Aperture Masking Interferometry is a form of speckle interferometry, allowing diffraction limited imaging from ground-based telescopes. This technique allows ground based telescopes to reach the maximum possible resolution, allowing ground-based telescopes with large diameters to produce far sharper images than the Hubble Space Telescope. The principal limitation of the technique is that it is limited to relatively bright astronomical objects. A mask is placed over the telescope which only allows light through a small number of holes. This array of holes acts as a miniature astronomical interferometer. The method was developed by John E. Baldwin and collaborators in the Cavendish Astrophysics Group.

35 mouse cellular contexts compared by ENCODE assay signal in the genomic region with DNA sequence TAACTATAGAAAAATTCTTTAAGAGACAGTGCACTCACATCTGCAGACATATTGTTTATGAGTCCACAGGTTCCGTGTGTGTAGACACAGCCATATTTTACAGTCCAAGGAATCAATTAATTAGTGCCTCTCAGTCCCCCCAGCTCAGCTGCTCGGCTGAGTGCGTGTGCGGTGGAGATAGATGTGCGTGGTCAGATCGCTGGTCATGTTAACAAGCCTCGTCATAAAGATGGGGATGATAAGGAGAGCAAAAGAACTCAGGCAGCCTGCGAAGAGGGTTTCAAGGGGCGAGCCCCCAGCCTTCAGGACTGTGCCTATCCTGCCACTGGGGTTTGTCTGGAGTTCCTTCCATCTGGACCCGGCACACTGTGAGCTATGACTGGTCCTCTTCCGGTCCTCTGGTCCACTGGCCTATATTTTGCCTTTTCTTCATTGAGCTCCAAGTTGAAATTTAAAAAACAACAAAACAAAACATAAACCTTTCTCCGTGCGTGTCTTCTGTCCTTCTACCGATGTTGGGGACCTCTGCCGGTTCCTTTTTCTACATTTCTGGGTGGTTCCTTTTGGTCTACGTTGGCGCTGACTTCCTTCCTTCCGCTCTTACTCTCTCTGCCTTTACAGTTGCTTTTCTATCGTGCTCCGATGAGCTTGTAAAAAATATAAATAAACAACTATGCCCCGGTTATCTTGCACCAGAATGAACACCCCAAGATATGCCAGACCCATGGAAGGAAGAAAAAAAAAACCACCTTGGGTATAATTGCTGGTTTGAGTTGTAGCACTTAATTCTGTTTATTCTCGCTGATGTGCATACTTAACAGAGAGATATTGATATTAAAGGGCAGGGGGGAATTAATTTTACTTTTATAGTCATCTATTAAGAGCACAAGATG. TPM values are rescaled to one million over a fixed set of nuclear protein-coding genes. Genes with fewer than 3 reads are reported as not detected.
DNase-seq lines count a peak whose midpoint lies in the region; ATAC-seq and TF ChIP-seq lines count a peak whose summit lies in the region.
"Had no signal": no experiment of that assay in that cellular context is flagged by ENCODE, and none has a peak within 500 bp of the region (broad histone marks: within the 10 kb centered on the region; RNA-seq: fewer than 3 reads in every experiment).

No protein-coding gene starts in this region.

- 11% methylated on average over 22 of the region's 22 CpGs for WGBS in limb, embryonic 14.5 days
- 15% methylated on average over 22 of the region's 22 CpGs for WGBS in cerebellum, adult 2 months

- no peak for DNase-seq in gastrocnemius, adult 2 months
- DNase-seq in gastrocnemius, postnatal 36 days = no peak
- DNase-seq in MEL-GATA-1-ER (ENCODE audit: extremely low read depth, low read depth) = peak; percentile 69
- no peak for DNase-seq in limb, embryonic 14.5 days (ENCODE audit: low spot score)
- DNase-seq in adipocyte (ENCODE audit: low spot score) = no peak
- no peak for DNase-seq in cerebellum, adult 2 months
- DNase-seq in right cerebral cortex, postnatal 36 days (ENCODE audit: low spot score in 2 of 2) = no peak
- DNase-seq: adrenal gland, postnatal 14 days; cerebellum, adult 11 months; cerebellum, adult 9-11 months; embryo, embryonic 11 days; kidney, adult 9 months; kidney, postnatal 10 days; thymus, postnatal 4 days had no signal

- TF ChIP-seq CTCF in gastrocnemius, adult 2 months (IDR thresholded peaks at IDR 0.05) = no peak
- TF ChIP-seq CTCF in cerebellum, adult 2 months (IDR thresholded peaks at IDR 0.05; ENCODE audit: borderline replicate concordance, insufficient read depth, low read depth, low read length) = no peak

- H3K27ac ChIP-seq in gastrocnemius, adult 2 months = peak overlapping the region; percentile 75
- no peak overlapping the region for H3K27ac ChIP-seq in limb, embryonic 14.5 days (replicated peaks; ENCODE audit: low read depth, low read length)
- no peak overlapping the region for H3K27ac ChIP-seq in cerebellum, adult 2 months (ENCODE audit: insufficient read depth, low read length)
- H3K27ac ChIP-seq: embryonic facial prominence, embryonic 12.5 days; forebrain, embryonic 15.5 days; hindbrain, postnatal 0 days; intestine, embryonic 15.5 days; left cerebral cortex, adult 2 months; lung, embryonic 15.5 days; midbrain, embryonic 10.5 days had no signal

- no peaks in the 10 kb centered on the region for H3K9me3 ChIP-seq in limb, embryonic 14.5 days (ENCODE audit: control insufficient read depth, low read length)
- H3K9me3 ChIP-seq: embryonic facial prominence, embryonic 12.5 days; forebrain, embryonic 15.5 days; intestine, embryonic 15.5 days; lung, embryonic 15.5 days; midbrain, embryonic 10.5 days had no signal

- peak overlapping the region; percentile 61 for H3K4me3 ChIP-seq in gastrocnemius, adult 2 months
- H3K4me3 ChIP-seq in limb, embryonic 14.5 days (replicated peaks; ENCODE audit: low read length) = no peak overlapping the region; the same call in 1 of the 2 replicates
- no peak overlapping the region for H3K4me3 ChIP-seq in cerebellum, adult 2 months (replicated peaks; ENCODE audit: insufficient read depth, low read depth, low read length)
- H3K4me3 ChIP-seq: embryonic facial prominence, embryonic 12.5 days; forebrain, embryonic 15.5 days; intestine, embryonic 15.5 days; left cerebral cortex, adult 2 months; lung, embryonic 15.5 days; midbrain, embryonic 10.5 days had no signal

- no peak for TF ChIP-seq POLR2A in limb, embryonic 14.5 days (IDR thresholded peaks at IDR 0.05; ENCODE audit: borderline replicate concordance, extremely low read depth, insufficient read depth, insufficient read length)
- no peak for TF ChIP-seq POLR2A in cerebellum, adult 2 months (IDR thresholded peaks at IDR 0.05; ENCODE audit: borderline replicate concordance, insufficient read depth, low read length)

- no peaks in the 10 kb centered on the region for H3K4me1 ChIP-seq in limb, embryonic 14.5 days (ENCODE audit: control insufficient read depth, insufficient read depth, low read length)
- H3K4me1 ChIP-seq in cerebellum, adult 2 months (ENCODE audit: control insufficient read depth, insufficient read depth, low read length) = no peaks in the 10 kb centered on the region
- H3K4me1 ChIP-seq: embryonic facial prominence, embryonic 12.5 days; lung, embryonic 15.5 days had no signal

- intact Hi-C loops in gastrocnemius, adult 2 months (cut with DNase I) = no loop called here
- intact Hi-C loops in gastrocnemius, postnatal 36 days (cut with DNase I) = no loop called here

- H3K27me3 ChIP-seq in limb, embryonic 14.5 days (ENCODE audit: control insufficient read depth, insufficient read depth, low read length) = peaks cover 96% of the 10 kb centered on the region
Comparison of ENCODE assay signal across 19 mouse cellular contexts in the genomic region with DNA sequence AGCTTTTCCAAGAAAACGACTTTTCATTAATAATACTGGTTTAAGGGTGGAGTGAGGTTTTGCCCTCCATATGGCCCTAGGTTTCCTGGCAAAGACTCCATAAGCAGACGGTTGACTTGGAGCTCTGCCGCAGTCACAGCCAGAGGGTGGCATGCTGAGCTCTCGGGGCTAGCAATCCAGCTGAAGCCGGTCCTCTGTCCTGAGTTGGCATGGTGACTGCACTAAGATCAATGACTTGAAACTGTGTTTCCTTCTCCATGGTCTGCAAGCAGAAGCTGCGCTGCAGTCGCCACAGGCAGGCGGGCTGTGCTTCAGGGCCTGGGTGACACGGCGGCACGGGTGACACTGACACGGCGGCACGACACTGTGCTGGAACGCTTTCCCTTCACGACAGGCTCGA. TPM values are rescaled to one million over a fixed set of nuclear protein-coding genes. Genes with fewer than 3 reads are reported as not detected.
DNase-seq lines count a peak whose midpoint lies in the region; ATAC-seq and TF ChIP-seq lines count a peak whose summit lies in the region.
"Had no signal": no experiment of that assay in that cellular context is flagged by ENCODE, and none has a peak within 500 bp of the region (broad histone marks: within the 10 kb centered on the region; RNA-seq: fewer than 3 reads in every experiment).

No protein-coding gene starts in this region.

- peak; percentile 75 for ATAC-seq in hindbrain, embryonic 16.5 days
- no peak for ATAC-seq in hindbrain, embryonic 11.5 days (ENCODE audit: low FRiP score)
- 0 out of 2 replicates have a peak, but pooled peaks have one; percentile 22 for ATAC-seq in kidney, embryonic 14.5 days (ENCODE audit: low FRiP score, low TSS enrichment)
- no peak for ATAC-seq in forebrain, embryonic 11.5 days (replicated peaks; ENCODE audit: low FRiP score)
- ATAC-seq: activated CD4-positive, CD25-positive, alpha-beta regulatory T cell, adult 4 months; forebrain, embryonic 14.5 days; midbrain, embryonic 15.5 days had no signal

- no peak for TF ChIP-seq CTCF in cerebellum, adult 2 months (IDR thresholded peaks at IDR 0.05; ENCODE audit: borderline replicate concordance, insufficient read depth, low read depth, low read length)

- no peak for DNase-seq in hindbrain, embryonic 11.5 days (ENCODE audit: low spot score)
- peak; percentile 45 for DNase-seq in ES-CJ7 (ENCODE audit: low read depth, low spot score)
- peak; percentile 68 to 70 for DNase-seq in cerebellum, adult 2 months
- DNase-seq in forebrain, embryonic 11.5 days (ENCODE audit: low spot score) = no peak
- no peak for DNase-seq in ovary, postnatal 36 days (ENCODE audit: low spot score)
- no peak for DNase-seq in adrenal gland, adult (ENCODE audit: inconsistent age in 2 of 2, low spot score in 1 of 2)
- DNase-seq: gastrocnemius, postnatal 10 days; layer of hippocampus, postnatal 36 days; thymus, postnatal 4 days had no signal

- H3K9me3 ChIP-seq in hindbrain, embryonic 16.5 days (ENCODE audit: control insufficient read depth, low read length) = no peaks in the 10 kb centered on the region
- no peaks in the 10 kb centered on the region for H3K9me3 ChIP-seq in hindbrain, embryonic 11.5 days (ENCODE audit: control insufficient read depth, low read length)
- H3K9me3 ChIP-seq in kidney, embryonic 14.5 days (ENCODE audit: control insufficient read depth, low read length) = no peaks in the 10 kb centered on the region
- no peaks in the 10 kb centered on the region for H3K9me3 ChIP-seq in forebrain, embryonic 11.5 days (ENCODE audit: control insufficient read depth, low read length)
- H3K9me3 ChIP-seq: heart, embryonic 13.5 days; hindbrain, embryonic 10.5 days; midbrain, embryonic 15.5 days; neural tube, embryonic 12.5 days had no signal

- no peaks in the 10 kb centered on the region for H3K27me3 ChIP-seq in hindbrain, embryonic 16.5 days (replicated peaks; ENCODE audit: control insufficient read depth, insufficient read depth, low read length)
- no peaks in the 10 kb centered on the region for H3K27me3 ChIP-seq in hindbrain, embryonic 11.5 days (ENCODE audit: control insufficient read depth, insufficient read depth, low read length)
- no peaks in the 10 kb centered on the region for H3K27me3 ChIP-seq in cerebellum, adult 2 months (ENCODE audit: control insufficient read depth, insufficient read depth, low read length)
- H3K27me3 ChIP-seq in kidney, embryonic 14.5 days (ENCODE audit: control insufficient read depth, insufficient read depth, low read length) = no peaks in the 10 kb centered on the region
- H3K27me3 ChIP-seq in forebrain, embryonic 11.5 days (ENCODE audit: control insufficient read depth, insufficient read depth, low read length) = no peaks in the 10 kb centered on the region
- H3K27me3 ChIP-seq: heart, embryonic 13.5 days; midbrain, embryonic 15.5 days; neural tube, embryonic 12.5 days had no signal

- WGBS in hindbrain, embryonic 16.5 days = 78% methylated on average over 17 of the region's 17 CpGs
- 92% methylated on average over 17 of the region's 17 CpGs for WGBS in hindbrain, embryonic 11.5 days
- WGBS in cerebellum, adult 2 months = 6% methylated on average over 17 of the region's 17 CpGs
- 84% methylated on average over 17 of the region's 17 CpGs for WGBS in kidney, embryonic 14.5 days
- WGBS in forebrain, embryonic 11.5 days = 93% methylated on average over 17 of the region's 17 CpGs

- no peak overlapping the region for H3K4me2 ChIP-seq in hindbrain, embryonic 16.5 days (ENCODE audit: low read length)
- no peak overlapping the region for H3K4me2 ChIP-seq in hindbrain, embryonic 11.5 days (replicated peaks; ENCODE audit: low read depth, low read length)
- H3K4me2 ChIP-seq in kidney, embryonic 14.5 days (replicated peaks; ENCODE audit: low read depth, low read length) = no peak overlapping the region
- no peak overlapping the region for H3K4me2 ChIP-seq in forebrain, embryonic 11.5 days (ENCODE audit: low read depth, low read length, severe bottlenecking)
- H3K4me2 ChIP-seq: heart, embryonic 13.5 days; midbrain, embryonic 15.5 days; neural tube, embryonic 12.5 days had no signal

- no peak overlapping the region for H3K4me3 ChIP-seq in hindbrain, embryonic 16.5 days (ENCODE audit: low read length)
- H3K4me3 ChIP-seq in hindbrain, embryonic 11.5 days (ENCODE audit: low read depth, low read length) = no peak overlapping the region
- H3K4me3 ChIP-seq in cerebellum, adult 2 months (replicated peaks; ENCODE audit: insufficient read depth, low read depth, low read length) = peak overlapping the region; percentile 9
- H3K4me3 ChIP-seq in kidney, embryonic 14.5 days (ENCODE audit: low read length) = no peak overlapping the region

In the aperture masking technique, the bispectral analysis (speckle masking) method is typically applied to data taken through masked apertures, where most of the aperture is blocked off and light can only pass through a series of small holes (subapertures). The aperture mask removes atmospheric noise from these measurements, allowing the bispectrum to be measured more quickly than for an un-masked aperture. For simplicity the aperture masks are usually either placed in front of the secondary mirror (e.g. Tuthill et al. (2000)) or placed in a re-imaged aperture plane as shown in Figure 1.a) (e.g. Haniff et al. (1987); Young et al. (2000); Baldwin et al. (1986)). The masks are usually categorised either as non-redundant or partially redundant. Non-redundant masks consist of arrays of small holes where no two pairs of holes have the same separation vector (the same baseline - see aperture synthesis). Each pair of holes provides a set of fringes at a unique spatial frequency in the image plane. Partially redundant masks are usually designed to provide a compromise between minimising the redundancy of spacings and maximising both the throughput and the range of spatial frequencies investigated (Haniff & Buscher, 1992; Haniff et al. , 1989). Figures 1.b) and 1.c) show examples of aperture masks used in front of the secondary at the Keck telescope by Peter Tuthill and collaborators; Figure 1.b) is a non-redundant mask while Figure 1.c) is partially redundant. Although the signal-to-noise of speckle masking observations at high light level can be improved with aperture masks, the faintest limiting magnitude cannot be significantly improved for photon-noise limited detectors (see Buscher & Haniff (1993)).